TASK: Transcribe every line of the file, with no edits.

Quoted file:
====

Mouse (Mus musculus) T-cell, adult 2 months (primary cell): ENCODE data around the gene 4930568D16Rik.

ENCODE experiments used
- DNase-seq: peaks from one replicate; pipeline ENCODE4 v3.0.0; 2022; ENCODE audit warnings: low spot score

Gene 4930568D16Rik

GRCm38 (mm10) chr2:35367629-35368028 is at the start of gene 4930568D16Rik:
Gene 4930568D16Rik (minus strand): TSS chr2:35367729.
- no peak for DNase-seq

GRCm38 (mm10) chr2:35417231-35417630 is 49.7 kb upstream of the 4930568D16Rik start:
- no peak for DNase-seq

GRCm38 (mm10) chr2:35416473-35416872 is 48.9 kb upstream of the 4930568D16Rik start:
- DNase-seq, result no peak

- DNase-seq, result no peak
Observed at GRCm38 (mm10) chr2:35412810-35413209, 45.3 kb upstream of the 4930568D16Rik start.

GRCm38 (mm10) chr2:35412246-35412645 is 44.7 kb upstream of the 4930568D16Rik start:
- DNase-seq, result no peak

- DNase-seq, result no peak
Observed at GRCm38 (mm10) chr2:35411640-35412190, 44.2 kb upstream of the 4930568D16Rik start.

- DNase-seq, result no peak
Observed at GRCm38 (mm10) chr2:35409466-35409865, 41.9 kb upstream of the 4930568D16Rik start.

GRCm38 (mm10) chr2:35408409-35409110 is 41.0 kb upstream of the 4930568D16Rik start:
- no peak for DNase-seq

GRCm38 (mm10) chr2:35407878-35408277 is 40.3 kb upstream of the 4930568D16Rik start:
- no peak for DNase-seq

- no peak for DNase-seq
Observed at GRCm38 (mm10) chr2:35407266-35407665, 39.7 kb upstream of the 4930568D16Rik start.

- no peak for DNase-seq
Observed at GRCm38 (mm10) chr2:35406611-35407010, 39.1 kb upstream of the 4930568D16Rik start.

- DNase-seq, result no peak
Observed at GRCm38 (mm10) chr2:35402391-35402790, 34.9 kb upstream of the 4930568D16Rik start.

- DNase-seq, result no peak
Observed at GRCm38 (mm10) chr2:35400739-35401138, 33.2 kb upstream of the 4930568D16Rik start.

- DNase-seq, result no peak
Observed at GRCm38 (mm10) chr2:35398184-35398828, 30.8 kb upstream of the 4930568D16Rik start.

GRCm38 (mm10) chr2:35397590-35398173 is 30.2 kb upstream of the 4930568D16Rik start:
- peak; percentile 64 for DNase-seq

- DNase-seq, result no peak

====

Mouse (Mus musculus) T-cell, adult 2 months (primary cell): ENCODE data around the gene 4930568D16Rik.

ENCODE experiments used
- DNase-seq: peaks from one replicate; pipeline ENCODE4 v3.0.0; 2022; ENCODE audit warnings: low spot score

Gene 4930568D16Rik

GRCm38 (mm10) chr2:35367629-35368028 is at the start of gene 4930568D16Rik:
Gene 4930568D16Rik (minus strand): TSS chr2:35367729.
- no peak for DNase-seq

GRCm38 (mm10) chr2:35417231-35417630 is 49.7 kb upstream of the 4930568D16Rik start:
- no peak for DNase-seq

GRCm38 (mm10) chr2:35416473-35416872 is 48.9 kb upstream of the 4930568D16Rik start:
- DNase-seq, result no peak

- DNase-seq, result no peak
Observed at GRCm38 (mm10) chr2:35412810-35413209, 45.3 kb upstream of the 4930568D16Rik start.

GRCm38 (mm10) chr2:35412246-35412645 is 44.7 kb upstream of the 4930568D16Rik start:
- DNase-seq, result no peak

- DNase-seq, result no peak
Observed at GRCm38 (mm10) chr2:35411640-35412190, 44.2 kb upstream of the 4930568D16Rik start.

- DNase-seq, result no peak
Observed at GRCm38 (mm10) chr2:35409466-35409865, 41.9 kb upstream of the 4930568D16Rik start.

GRCm38 (mm10) chr2:35408409-35409110 is 41.0 kb upstream of the 4930568D16Rik start:
- no peak for DNase-seq

GRCm38 (mm10) chr2:35407878-35408277 is 40.3 kb upstream of the 4930568D16Rik start:
- no peak for DNase-seq

- no peak for DNase-seq
Observed at GRCm38 (mm10) chr2:35407266-35407665, 39.7 kb upstream of the 4930568D16Rik start.

- no peak for DNase-seq
Observed at GRCm38 (mm10) chr2:35406611-35407010, 39.1 kb upstream of the 4930568D16Rik start.

- DNase-seq, result no peak
Observed at GRCm38 (mm10) chr2:35402391-35402790, 34.9 kb upstream of the 4930568D16Rik start.

- DNase-seq, result no peak
Observed at GRCm38 (mm10) chr2:35400739-35401138, 33.2 kb upstream of the 4930568D16Rik start.

- DNase-seq, result no peak
Observed at GRCm38 (mm10) chr2:35398184-35398828, 30.8 kb upstream of the 4930568D16Rik start.

GRCm38 (mm10) chr2:35397590-35398173 is 30.2 kb upstream of the 4930568D16Rik start:
- peak; percentile 64 for DNase-seq

- DNase-seq, result no peak